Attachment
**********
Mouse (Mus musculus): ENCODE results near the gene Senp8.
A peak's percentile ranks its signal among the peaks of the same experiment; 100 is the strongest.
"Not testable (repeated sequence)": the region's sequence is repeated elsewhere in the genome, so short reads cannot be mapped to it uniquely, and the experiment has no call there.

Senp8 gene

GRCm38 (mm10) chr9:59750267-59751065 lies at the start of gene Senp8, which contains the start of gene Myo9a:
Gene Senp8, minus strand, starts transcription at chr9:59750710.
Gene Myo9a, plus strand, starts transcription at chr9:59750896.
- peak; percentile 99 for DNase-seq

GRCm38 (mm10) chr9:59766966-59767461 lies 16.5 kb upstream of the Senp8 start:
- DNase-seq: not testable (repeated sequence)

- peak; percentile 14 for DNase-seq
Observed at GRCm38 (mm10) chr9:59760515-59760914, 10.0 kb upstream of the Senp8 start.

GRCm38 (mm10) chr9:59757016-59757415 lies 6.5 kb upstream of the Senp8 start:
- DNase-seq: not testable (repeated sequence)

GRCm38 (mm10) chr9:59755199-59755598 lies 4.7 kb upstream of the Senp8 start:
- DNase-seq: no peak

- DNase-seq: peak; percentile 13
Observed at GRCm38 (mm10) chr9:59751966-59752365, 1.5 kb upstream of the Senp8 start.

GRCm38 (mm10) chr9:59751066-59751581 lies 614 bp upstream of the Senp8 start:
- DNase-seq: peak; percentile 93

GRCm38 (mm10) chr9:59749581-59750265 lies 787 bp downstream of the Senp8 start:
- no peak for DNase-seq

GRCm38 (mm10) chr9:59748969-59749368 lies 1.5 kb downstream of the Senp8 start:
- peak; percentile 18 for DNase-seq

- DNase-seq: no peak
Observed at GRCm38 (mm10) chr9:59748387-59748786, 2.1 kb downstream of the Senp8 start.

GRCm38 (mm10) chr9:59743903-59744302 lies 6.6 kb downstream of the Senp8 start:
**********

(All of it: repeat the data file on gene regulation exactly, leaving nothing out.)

Mouse (Mus musculus): ENCODE results near the gene Senp8.
A peak's percentile ranks its signal among the peaks of the same experiment; 100 is the strongest.
"Not testable (repeated sequence)": the region's sequence is repeated elsewhere in the genome, so short reads cannot be mapped to it uniquely, and the experiment has no call there.

Senp8 gene

GRCm38 (mm10) chr9:59750267-59751065 lies at the start of gene Senp8, which contains the start of gene Myo9a:
Gene Senp8, minus strand, starts transcription at chr9:59750710.
Gene Myo9a, plus strand, starts transcription at chr9:59750896.
- peak; percentile 99 for DNase-seq

GRCm38 (mm10) chr9:59766966-59767461 lies 16.5 kb upstream of the Senp8 start:
- DNase-seq: not testable (repeated sequence)

- peak; percentile 14 for DNase-seq
Observed at GRCm38 (mm10) chr9:59760515-59760914, 10.0 kb upstream of the Senp8 start.

GRCm38 (mm10) chr9:59757016-59757415 lies 6.5 kb upstream of the Senp8 start:
- DNase-seq: not testable (repeated sequence)

GRCm38 (mm10) chr9:59755199-59755598 lies 4.7 kb upstream of the Senp8 start:
- DNase-seq: no peak

- DNase-seq: peak; percentile 13
Observed at GRCm38 (mm10) chr9:59751966-59752365, 1.5 kb upstream of the Senp8 start.

GRCm38 (mm10) chr9:59751066-59751581 lies 614 bp upstream of the Senp8 start:
- DNase-seq: peak; percentile 93

GRCm38 (mm10) chr9:59749581-59750265 lies 787 bp downstream of the Senp8 start:
- no peak for DNase-seq

GRCm38 (mm10) chr9:59748969-59749368 lies 1.5 kb downstream of the Senp8 start:
- peak; percentile 18 for DNase-seq

- DNase-seq: no peak
Observed at GRCm38 (mm10) chr9:59748387-59748786, 2.1 kb downstream of the Senp8 start.

GRCm38 (mm10) chr9:59743903-59744302 lies 6.6 kb downstream of the Senp8 start: